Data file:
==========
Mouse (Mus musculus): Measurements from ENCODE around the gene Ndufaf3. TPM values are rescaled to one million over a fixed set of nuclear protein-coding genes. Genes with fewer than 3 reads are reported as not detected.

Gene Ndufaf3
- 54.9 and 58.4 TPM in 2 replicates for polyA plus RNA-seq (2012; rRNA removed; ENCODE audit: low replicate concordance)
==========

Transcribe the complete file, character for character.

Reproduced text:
Mouse (Mus musculus): Measurements from ENCODE around the gene Ndufaf3. TPM values are rescaled to one million over a fixed set of nuclear protein-coding genes. Genes with fewer than 3 reads are reported as not detected.

Gene Ndufaf3
- 54.9 and 58.4 TPM in 2 replicates for polyA plus RNA-seq (2012; rRNA removed; ENCODE audit: low replicate concordance)